"Because we are saying 'No,' we are being criminalized," said Majo. The women are fighting the mining companies who are poisoning the rivers. She said mercury is not only poisoning the rivers, but it is a danger for women's bodies.

Majo is from the Kichwa People of Serena, and leader of economy and community development of CONFENIAE (Confederation of Indigenous Nationalities of the Ecuadorian Amazon.)

Shirley Krenak, Krenak, founder of Shirley Djukurna Krenak Institute, co-founder of ANMIGA in Brazil. Photo WECAN

Shirley Krenak, Krenak, said there were once 40,000 of her people, and today there are only one-thousand because of the crimes of the dictatorship era.

"My people don't rely on words, they rely on actions," she said, referring to the  apologies, and the acts of disrespect that follow. Shirley is a filmmaker, and founder of the Shirley Djukurna Krenak Institute, co-founder of ANMIGA, Brazil.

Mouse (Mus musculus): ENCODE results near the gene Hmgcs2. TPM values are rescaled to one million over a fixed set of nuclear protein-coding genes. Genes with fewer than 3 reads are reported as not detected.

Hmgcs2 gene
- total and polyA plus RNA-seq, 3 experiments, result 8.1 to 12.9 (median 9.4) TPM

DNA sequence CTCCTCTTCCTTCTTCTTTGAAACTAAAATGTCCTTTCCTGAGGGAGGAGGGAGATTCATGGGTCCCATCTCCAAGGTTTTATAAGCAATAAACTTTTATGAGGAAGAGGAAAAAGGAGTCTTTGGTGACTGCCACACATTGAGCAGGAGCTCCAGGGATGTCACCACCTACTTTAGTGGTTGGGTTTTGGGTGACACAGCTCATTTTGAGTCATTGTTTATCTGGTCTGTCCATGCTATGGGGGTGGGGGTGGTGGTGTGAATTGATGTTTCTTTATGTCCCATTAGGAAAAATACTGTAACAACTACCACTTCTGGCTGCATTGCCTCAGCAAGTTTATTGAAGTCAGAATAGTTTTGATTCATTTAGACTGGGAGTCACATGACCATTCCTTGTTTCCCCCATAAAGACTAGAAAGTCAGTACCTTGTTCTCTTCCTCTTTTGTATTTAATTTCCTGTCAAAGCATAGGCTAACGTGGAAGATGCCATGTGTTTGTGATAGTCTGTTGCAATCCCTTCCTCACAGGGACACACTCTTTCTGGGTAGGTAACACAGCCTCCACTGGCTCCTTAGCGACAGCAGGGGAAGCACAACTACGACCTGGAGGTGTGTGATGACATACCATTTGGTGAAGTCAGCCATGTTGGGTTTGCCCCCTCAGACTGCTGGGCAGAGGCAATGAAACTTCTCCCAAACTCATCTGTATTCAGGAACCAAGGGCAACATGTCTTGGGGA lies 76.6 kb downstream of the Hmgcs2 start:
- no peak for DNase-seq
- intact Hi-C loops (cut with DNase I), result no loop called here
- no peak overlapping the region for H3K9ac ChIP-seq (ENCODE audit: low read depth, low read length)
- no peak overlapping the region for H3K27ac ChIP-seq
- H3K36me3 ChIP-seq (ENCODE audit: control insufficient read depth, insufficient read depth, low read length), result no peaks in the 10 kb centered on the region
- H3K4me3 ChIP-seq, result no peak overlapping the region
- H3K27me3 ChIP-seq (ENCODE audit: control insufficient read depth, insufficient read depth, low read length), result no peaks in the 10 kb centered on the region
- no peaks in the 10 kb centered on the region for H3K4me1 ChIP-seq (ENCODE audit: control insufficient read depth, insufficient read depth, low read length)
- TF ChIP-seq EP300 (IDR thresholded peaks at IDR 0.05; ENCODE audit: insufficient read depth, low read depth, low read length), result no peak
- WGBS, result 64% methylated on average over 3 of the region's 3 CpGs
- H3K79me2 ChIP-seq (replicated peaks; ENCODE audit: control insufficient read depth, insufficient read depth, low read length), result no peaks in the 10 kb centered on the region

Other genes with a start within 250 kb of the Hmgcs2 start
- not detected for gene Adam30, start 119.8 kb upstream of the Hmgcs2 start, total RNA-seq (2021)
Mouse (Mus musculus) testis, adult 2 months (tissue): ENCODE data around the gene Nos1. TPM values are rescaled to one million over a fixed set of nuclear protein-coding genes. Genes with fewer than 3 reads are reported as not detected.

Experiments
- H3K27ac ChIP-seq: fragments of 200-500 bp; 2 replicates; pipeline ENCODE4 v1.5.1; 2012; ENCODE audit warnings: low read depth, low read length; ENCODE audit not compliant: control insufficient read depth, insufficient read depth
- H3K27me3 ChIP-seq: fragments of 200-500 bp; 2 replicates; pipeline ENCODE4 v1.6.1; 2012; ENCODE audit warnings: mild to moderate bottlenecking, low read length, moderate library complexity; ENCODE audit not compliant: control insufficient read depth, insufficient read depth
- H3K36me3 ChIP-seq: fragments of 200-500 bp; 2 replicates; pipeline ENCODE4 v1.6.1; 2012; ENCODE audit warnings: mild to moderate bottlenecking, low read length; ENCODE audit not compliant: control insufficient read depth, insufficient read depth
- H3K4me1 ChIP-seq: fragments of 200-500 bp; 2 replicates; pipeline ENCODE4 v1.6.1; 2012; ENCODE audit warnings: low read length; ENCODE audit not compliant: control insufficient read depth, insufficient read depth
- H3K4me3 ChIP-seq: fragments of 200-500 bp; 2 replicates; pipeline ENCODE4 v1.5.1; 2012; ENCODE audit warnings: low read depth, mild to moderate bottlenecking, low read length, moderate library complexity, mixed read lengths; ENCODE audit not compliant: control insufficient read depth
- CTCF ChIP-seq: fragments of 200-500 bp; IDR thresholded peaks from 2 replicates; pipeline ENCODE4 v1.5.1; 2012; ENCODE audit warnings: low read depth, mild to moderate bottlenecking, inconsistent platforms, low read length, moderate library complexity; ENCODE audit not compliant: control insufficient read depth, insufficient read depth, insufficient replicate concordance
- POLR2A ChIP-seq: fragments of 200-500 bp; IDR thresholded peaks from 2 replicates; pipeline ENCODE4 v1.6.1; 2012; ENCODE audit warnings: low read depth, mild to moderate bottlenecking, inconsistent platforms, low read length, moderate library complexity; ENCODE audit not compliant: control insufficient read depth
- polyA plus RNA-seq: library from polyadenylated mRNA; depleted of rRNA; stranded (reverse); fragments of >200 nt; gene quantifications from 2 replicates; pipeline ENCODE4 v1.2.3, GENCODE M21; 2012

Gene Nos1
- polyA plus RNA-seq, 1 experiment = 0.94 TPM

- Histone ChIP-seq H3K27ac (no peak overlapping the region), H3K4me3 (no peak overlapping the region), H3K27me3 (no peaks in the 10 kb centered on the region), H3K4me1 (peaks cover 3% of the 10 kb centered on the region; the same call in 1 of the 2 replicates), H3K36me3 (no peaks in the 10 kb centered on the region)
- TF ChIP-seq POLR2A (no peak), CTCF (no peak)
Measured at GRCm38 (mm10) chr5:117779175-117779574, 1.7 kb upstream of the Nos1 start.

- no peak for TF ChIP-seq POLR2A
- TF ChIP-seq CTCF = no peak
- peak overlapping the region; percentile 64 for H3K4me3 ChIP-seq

Krenak live in Brazil’s state of Minas Gerais, north ofof Sao Paulo. They survived massacres, beatings, torture and the taking of their land by Brazilian farmers. A natural disaster led to a dam breaking in 2015, resulting in mining waste, toxic sludge, flowing through and poisoning Krenak homeland.

Luzbeidy Monterrosa, Wayuu, Colombia. Photo WECAN

Mining companies are poisoning the water in Colombia, and Indigenous children are in desperate need of water and food, said Luzbeidy Monterrosa, Wayuu, whose people live near the Venezuela border.

There is a high death rate for children, said Luzbeidy, a filmmaker and founder of Shinyak Kashikai in Colombia.